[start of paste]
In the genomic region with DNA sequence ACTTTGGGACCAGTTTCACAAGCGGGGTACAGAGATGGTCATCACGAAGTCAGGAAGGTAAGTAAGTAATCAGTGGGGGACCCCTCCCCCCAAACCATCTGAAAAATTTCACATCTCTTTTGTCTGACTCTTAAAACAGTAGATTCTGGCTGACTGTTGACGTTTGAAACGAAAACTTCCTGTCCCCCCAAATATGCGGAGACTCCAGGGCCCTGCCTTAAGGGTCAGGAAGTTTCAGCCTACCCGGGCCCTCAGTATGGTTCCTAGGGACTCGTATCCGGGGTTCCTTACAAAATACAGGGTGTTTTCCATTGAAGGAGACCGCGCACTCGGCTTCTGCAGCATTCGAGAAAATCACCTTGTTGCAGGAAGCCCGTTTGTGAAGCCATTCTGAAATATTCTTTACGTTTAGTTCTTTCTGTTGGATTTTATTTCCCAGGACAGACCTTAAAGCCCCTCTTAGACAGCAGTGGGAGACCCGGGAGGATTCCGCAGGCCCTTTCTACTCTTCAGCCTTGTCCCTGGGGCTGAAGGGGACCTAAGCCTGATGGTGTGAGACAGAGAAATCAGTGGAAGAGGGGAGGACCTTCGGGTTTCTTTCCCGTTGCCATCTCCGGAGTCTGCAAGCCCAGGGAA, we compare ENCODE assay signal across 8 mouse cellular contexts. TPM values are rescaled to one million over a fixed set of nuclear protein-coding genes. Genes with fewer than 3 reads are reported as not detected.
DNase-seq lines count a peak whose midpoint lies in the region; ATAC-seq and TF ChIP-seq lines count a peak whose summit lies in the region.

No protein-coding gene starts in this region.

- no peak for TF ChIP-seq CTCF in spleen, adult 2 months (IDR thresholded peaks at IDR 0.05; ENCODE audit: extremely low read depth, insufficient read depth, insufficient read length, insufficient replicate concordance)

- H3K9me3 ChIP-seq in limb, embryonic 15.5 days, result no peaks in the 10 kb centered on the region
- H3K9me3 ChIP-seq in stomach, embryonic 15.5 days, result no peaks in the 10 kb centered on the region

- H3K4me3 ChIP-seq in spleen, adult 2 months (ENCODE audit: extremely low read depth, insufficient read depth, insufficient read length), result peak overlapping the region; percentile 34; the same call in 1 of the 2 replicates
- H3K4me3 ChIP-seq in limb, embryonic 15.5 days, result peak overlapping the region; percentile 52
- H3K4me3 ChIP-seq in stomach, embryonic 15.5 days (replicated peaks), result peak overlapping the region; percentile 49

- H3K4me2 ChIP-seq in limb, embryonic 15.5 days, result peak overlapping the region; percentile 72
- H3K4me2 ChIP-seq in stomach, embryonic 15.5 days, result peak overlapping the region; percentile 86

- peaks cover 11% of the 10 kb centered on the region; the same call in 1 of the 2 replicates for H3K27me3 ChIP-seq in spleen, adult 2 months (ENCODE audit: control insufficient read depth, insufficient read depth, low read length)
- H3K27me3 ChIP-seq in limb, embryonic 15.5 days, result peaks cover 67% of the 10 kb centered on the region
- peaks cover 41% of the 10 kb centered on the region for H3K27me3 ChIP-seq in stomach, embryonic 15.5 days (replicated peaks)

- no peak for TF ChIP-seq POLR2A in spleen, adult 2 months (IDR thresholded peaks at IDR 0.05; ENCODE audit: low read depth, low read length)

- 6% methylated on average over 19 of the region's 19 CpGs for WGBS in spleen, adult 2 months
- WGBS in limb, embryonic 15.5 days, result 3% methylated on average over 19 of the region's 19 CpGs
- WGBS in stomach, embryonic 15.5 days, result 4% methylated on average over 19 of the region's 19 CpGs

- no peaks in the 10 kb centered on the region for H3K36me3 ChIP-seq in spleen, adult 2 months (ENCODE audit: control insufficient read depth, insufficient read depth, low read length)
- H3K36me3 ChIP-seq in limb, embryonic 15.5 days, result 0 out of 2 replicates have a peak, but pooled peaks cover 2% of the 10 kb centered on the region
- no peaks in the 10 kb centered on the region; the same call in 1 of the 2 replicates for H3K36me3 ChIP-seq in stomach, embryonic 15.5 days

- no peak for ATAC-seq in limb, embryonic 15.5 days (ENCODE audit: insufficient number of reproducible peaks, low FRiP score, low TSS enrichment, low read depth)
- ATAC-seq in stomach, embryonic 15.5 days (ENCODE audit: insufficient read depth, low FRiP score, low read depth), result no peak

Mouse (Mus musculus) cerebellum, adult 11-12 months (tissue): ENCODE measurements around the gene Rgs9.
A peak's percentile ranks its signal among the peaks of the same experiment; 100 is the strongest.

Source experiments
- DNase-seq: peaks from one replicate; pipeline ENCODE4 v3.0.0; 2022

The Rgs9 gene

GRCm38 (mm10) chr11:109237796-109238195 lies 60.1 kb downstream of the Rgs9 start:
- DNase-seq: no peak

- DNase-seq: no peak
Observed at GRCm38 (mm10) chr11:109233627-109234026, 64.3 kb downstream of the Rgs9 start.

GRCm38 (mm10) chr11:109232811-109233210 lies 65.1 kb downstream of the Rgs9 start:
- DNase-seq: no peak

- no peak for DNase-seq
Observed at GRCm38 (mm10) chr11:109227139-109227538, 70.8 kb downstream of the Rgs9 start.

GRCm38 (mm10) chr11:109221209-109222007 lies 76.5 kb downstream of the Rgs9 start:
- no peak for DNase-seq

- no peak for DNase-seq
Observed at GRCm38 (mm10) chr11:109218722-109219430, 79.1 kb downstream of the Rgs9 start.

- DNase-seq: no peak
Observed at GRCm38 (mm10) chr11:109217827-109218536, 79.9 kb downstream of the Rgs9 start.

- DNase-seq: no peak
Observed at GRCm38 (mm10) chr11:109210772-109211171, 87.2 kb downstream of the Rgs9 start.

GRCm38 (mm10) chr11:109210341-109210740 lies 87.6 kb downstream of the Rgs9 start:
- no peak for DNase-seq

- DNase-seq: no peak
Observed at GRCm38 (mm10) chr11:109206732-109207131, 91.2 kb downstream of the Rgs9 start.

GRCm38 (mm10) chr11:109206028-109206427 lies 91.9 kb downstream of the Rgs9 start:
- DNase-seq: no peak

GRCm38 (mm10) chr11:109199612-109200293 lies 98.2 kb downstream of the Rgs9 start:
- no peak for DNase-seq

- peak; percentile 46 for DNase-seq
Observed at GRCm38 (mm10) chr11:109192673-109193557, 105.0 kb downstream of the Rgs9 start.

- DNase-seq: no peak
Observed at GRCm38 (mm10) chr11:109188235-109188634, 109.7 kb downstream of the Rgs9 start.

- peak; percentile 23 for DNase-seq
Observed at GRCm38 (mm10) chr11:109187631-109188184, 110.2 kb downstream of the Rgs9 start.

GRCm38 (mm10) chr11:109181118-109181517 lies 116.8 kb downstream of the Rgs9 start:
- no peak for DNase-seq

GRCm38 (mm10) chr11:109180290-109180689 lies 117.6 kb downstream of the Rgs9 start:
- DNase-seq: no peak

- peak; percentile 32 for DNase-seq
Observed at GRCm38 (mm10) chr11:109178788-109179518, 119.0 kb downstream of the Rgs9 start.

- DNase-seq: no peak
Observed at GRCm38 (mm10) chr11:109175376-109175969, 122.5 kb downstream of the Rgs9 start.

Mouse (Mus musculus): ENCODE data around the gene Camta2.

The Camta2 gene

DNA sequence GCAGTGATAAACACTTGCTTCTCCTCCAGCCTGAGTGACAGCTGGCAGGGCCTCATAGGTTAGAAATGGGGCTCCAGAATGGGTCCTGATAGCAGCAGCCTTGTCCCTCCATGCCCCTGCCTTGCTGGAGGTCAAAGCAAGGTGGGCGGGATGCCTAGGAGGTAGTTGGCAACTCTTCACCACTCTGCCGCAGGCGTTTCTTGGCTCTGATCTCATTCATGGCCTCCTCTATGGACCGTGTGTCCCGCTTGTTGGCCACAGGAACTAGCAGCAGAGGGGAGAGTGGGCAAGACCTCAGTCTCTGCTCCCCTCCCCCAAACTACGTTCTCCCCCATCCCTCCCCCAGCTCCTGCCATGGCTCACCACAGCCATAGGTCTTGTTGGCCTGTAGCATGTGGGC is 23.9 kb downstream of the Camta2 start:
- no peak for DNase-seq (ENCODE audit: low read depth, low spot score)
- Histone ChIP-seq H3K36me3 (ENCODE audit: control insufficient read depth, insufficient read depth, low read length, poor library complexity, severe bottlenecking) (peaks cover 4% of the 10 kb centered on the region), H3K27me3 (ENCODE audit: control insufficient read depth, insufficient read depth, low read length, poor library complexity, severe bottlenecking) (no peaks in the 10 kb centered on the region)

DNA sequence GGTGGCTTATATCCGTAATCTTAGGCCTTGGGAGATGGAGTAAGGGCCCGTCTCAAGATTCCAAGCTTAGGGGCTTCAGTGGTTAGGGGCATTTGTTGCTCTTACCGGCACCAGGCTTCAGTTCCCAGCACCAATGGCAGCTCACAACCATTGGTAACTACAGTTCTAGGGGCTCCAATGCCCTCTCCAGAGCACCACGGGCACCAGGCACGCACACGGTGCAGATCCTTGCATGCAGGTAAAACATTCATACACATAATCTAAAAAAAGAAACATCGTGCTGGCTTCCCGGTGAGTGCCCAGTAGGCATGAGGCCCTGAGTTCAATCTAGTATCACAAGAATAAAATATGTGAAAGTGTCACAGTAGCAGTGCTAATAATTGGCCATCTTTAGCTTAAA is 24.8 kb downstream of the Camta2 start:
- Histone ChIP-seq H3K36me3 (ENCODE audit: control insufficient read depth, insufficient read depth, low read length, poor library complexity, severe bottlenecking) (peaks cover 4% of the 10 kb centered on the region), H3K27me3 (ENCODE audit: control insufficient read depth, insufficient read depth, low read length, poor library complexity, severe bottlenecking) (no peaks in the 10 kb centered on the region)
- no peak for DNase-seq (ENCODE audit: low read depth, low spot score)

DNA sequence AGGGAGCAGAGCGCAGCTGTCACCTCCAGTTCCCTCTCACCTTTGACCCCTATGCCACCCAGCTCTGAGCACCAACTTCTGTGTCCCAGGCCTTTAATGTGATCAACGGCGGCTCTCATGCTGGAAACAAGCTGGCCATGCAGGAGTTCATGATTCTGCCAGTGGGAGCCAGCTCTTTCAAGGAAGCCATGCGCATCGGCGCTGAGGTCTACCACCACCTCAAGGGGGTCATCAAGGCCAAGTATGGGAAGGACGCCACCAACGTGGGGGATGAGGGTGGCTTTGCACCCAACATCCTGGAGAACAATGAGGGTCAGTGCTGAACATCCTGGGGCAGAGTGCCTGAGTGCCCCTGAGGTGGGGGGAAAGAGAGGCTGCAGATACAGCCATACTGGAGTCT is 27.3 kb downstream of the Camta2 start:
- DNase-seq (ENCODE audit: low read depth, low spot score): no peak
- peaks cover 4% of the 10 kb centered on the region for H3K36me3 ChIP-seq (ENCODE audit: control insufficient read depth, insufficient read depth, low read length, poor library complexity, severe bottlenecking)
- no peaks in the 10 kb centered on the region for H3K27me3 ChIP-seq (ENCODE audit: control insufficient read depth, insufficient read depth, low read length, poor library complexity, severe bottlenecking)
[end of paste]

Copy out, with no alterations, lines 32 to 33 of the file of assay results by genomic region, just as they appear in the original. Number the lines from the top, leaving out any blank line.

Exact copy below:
Observed at GRCm38 (mm10) chr11:109233627-109234026, 64.3 kb downstream of the Rgs9 start.

GRCm38 (mm10) chr11:109232811-109233210 lies 65.1 kb downstream of the Rgs9 start: